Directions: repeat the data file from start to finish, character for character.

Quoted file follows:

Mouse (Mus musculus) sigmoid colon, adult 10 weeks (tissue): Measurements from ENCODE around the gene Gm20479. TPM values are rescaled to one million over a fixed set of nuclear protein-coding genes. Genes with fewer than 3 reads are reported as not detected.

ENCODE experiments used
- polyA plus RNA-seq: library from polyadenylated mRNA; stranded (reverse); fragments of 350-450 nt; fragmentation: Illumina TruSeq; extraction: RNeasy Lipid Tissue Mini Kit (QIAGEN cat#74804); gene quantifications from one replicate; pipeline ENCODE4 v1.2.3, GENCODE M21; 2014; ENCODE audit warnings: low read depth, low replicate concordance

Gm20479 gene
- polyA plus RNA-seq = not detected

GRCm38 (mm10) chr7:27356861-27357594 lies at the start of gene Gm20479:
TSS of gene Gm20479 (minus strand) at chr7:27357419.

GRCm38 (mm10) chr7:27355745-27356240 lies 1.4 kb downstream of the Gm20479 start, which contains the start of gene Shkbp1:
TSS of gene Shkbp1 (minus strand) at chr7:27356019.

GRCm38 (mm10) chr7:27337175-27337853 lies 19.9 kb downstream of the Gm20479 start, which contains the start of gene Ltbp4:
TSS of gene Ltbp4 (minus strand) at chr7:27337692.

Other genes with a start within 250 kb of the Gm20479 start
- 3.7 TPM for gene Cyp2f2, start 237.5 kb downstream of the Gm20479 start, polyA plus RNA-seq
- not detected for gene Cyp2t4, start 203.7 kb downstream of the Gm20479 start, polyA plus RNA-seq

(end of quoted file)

Mouse (Mus musculus) sigmoid colon, adult 10 weeks (tissue): Measurements from ENCODE around the gene Gm20479. TPM values are rescaled to one million over a fixed set of nuclear protein-coding genes. Genes with fewer than 3 reads are reported as not detected.

ENCODE experiments used
- polyA plus RNA-seq: library from polyadenylated mRNA; stranded (reverse); fragments of 350-450 nt; fragmentation: Illumina TruSeq; extraction: RNeasy Lipid Tissue Mini Kit (QIAGEN cat#74804); gene quantifications from one replicate; pipeline ENCODE4 v1.2.3, GENCODE M21; 2014; ENCODE audit warnings: low read depth, low replicate concordance

Gm20479 gene
- polyA plus RNA-seq = not detected

GRCm38 (mm10) chr7:27356861-27357594 lies at the start of gene Gm20479:
TSS of gene Gm20479 (minus strand) at chr7:27357419.

GRCm38 (mm10) chr7:27355745-27356240 lies 1.4 kb downstream of the Gm20479 start, which contains the start of gene Shkbp1:
TSS of gene Shkbp1 (minus strand) at chr7:27356019.

GRCm38 (mm10) chr7:27337175-27337853 lies 19.9 kb downstream of the Gm20479 start, which contains the start of gene Ltbp4:
TSS of gene Ltbp4 (minus strand) at chr7:27337692.

Other genes with a start within 250 kb of the Gm20479 start
- 3.7 TPM for gene Cyp2f2, start 237.5 kb downstream of the Gm20479 start, polyA plus RNA-seq
- not detected for gene Cyp2t4, start 203.7 kb downstream of the Gm20479 start, polyA plus RNA-seq